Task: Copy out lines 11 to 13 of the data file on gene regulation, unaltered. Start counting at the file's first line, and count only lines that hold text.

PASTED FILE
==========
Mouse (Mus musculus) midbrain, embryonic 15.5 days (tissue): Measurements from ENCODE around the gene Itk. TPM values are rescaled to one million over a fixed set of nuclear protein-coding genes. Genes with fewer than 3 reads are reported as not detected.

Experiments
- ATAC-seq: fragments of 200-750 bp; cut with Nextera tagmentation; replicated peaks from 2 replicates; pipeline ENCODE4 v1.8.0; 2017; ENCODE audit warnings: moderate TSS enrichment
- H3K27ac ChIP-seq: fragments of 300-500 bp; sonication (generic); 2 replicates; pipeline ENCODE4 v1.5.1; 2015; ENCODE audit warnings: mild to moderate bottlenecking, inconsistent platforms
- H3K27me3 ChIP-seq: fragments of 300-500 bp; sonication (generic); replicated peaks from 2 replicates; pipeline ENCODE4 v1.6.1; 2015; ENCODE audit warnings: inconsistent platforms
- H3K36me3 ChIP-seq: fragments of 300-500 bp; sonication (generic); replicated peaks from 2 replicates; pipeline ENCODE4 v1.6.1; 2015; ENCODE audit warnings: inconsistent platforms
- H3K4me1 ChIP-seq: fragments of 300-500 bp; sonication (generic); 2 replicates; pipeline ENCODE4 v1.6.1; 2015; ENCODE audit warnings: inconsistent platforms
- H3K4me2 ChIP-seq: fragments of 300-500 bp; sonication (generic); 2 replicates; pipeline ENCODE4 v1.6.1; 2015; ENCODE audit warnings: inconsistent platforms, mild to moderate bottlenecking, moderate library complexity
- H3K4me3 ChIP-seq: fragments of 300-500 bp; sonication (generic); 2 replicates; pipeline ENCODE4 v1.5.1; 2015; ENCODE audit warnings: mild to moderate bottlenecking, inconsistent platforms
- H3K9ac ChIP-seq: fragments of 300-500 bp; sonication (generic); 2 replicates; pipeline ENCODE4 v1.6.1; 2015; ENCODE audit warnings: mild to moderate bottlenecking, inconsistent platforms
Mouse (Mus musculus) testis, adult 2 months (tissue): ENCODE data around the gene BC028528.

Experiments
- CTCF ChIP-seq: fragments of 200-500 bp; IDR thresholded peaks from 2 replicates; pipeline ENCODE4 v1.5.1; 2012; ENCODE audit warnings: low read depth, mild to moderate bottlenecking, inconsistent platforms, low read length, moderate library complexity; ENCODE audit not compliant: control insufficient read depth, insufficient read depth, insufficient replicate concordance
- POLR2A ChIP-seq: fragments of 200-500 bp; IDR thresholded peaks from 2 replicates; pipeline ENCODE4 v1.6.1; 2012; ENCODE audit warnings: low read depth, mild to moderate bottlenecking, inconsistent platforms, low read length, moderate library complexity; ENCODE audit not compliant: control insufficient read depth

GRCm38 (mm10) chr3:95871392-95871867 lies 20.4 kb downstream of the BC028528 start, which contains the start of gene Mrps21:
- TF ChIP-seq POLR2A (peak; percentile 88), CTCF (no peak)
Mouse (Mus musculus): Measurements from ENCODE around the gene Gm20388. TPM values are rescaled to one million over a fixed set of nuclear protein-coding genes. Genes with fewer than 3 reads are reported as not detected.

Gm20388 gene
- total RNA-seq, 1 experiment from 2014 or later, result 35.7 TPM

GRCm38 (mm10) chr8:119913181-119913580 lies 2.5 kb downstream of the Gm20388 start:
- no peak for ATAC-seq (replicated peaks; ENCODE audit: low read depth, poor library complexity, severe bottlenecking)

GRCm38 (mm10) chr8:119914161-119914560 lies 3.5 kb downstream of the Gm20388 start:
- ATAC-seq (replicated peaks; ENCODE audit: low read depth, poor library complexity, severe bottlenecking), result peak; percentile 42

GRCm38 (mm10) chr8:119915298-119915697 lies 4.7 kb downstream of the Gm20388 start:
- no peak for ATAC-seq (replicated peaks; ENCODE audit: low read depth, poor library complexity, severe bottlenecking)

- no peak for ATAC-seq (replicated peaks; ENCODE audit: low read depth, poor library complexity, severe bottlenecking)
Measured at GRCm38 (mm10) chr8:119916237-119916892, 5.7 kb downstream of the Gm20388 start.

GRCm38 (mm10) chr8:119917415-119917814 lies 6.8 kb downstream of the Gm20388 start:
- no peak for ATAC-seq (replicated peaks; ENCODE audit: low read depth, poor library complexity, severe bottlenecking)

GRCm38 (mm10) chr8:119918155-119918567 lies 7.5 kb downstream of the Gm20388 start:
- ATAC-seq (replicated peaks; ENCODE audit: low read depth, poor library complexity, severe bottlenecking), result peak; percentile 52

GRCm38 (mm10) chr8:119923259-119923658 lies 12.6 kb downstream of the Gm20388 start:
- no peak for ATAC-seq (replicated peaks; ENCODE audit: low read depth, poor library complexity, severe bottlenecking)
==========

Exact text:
Mouse (Mus musculus) testis, adult 2 months (tissue): ENCODE data around the gene BC028528.

Experiments
- CTCF ChIP-seq: fragments of 200-500 bp; IDR thresholded peaks from 2 replicates; pipeline ENCODE4 v1.5.1; 2012; ENCODE audit warnings: low read depth, mild to moderate bottlenecking, inconsistent platforms, low read length, moderate library complexity; ENCODE audit not compliant: control insufficient read depth, insufficient read depth, insufficient replicate concordance